Government, Innovation and Technology Policy

Government, Innovation and Technology Policy

An International Comparative Analysis

New Horizons in the Economics of Innovation series

Sunil Mani

This unique book offers a comprehensive analysis of the changing role of government with respect to domestic technology development in eight countries in both the developed and the developing world. The author distinguishes between those countries which can be classed as creators of new technologies (Japan, Korea and Israel) and those which possess the potential to create new technologies (Singapore, Malaysia, India, South Africa and Brazil).

Chapter 1: Innovation Policies in a Globalised World

Sunil Mani

Subjects: economics and finance, economics of innovation, innovation and technology, economics of innovation, innovation policy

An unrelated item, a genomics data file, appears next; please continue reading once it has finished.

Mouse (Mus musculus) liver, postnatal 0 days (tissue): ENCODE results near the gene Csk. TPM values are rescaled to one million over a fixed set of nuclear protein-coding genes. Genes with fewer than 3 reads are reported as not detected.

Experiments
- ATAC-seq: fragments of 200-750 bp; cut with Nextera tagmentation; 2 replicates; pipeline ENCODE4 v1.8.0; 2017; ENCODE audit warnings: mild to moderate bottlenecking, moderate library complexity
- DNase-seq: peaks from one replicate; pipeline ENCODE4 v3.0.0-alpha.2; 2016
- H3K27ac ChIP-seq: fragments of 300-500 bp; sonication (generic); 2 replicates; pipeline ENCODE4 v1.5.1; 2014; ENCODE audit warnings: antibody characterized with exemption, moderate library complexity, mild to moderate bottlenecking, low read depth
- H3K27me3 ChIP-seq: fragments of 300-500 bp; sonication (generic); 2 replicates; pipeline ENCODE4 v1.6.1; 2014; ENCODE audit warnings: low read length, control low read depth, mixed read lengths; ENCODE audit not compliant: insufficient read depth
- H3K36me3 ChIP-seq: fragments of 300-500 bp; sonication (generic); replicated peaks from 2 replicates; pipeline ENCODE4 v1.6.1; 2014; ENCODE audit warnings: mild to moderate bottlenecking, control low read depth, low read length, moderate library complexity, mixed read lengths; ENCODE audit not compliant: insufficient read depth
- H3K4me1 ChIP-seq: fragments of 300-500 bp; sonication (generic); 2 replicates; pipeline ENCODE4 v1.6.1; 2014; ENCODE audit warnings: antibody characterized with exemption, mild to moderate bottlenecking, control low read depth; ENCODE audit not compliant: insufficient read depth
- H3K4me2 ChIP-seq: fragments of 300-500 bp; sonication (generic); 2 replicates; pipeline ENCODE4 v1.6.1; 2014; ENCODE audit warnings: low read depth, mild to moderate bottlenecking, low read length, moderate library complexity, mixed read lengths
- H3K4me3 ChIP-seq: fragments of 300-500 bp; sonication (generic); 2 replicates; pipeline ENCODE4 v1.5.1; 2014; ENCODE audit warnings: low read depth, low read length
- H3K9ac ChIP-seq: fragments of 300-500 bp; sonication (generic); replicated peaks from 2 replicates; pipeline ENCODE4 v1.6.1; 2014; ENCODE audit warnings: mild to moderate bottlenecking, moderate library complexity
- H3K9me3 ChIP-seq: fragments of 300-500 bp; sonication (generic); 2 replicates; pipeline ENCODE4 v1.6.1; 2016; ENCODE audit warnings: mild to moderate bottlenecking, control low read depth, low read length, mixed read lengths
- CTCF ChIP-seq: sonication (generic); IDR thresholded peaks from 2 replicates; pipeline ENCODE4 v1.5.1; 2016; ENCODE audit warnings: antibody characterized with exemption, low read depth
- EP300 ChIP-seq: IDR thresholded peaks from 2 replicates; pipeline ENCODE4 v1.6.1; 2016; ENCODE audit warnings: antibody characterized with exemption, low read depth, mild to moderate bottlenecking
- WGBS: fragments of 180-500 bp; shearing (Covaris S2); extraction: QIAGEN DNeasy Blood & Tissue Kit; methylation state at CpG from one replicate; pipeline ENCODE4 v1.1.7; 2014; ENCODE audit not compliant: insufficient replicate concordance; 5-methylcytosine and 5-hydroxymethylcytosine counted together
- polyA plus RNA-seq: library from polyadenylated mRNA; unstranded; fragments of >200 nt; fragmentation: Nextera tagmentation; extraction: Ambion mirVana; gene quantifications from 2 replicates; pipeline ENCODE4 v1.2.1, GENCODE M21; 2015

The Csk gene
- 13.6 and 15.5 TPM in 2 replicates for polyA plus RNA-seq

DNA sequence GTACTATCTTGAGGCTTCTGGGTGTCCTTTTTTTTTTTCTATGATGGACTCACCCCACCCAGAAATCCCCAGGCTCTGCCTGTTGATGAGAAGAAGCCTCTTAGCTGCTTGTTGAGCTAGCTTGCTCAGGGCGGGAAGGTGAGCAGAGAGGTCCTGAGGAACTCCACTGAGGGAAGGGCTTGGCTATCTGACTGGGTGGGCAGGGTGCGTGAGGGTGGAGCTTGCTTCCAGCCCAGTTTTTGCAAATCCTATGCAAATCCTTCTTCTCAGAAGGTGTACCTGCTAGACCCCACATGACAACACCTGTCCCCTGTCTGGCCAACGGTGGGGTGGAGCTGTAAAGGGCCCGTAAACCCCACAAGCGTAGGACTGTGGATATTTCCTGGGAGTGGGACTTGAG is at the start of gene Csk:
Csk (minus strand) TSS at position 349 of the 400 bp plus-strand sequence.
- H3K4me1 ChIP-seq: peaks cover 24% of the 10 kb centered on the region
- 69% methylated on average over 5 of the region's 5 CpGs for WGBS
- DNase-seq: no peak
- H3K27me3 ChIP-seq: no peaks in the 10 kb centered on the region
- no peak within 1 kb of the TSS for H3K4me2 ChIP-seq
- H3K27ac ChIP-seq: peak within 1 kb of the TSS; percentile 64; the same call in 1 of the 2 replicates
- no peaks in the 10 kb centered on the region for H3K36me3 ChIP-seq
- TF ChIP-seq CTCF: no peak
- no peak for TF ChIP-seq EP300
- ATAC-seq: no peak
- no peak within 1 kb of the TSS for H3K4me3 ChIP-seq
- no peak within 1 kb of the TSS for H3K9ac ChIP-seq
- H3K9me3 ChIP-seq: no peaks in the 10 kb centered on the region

This book is about the role of government with respect to promoting innovation in a number of developed and developing countries. While the term ‘innovation’ in the context of developed countries is very often equated with the output of formal research and development (R&D), it is not the case with developing countries. Innovation or ‘incremental innovation’ in the context of developing countries results not only from R&D activities but also from a host of other technology activities such as purchase of new vintages of capital goods, non-routine engineering and so on. However, in the present book I shall equate innovation with the result of formal R&D activities. There are three reasons why such a ‘formal’ view of innovation is adopted. First, the study is restricted to those developing countries which have the potential to create new technologies on their own and this potential incorporates formal R&D capability. Second, informal innovative activities, while important, are very difficult to quantify in precise empirical terms. In fact most countries do not have consistent and good-quality data on any aspect of innovative activity other than formal R&D activities and patents. Third, the basic concern of the book is to analyse the role of governments with respect to promoting innovations at the enterprise level. Hence the public policy impact of formal R&D is much more than on informal innovation activities (such as changing the plant layout), most of which are firm specific and consequently less likely to...

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